Because I was using Core Animation and it was all in 2D space, I had to figure out what side would go where when the cube was turned from left to right, right to left, from the top or the bottom, so that the numbers would stay on the same side and not end up any place they shouldn’t be. I went so far to write down which side would go where once the cube was turned in any direction

Mapping out which cube side would go whereWhich side goes where when turning the cube?

To make the animation possible, I would have to use at least two CALayers that changed in shape and color, and would have to be kept up to date in terms of data (which side holds which number).

One layer would always be hidden, the layer to turn to, so to speak, the other layer would always be visible. They would alternate in doing that.
For example:

Layer 1 is visible with the front number of the cube.
You turn the cube right and layer 2 (still hidden) gets the number of the left side of the cube.
Layer 1 is animated to fold to the right
Layer 2 shows and animates to the full size of the front cube side.
Layer 1 is hidden

Turning Cube Down on PaperTurning the cube from the top on paper

With that done, I had the cube – of course, there were some kinks to be worked out (for example, sometimes the hidden layer would suddenly be visible with a completely wrong size), but basically, the cube was working.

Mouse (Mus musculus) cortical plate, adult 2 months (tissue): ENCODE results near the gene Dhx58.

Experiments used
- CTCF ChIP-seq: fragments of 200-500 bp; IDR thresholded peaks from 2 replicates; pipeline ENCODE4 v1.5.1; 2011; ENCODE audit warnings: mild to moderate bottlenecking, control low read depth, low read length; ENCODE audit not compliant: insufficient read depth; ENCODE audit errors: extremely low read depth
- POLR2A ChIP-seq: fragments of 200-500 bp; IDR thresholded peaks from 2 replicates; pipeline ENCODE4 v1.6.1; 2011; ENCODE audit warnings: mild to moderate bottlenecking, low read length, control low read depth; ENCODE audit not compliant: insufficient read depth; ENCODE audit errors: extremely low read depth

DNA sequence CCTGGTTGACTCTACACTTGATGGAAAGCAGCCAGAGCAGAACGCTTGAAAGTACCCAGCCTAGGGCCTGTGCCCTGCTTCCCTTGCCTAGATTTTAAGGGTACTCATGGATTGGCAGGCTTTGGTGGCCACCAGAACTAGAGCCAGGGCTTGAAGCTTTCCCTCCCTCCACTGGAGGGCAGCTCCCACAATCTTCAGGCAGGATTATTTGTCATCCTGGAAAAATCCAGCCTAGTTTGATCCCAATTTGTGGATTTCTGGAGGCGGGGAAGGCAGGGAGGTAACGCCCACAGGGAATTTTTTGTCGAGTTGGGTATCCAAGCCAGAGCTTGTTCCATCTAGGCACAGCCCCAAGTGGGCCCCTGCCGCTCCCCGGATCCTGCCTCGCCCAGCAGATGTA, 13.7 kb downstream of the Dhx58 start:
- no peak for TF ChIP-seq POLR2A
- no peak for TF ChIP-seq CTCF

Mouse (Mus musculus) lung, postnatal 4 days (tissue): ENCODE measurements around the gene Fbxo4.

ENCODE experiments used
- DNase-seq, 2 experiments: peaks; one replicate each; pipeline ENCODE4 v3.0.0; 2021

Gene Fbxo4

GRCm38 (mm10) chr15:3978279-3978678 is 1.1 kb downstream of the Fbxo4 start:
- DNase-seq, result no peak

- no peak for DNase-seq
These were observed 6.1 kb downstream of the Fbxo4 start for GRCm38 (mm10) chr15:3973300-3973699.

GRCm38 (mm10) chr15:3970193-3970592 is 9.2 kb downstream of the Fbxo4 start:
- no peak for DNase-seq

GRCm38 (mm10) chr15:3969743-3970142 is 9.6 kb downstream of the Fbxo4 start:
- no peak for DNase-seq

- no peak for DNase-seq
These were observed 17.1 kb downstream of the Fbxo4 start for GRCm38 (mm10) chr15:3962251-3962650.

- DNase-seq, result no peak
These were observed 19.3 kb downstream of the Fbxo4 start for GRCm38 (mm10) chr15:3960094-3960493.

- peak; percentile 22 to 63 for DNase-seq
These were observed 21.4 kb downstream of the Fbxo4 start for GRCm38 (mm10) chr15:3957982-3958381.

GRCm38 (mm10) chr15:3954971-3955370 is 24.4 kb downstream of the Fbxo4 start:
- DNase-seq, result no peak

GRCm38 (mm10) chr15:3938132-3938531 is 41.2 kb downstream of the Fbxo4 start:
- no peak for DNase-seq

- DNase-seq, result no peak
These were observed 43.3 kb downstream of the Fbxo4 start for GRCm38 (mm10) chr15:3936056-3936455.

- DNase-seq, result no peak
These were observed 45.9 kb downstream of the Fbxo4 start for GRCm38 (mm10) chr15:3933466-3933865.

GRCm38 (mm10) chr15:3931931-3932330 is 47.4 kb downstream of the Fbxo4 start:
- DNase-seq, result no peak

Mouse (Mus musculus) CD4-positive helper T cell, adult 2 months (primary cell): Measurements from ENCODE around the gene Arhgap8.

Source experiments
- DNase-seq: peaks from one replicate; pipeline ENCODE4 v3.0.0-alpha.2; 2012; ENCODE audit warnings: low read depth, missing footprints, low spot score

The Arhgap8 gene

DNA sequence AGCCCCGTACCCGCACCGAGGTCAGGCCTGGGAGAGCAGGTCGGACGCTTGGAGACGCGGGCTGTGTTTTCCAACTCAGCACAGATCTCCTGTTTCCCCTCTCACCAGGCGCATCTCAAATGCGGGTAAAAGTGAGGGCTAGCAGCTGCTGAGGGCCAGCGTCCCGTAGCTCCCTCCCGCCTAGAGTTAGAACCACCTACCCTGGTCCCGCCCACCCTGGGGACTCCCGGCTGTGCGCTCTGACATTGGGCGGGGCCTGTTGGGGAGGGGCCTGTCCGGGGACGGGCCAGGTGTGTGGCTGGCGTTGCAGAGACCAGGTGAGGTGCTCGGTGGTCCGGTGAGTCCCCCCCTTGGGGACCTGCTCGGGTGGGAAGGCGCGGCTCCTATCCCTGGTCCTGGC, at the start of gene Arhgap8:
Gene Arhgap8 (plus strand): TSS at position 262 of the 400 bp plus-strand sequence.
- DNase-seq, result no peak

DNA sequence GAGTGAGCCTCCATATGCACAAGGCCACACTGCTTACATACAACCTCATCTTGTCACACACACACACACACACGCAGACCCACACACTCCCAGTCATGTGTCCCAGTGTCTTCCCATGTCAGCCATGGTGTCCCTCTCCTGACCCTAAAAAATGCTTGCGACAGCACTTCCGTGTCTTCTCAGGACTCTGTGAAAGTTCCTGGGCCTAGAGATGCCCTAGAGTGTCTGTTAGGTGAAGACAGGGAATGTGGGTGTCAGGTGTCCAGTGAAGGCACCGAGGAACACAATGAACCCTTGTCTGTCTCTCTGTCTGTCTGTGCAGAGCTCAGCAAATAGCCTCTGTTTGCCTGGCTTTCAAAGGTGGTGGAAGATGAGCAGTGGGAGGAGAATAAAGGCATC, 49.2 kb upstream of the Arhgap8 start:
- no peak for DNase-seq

In code, turning the cube upwards looks like this:

- (void)turnUp
{
ESSCubeSide *oldUp = self.topSide;
ESSCubeSide *oldFront = self.frontSide;
ESSCubeSide *oldDown = self.bottomSide;
ESSCubeSide *oldBack = self.backSide;
self._cubeDict[ESSCUBE_FRONT] = oldDown;
self._cubeDict[ESSCUBE_TOP] = oldFront;
self._cubeDict[ESSCUBE_BACK] = oldUp;
self._cubeDict[ESSCUBE_BOTTOM] = oldBack;
}

This is only the data model, of course. The view code just the two layers – resizing them in unison, hiding one layer and showing the other, etc.

Random Numbers

The next thing that had to be done was to fill the cube with random numbers, some of which would add up to ten.

I chose to do the following:

  1. Decide how many sides it takes to solve the current cube (a number between 2 and 6); let’s say it’s 3 – 3 sides to solve the cube.
  2. Loop while we create 3 random numbers between 1 and 9 that add up to ten.
  3. Fill the rest of the cube (3 more sides) with random numbers between 1 and 9.
  4. Shuffle the resulting array of six numbers so the solving sides aren’t always on the same sides
The same principle works for the minus mode, where there are positive and negative integers that you need to select to add up to ten.

Interface

The first interface concept, as you can see in the first screenshot of this blog post, was pretty simple. The title and three buttons. There was no mention of animations!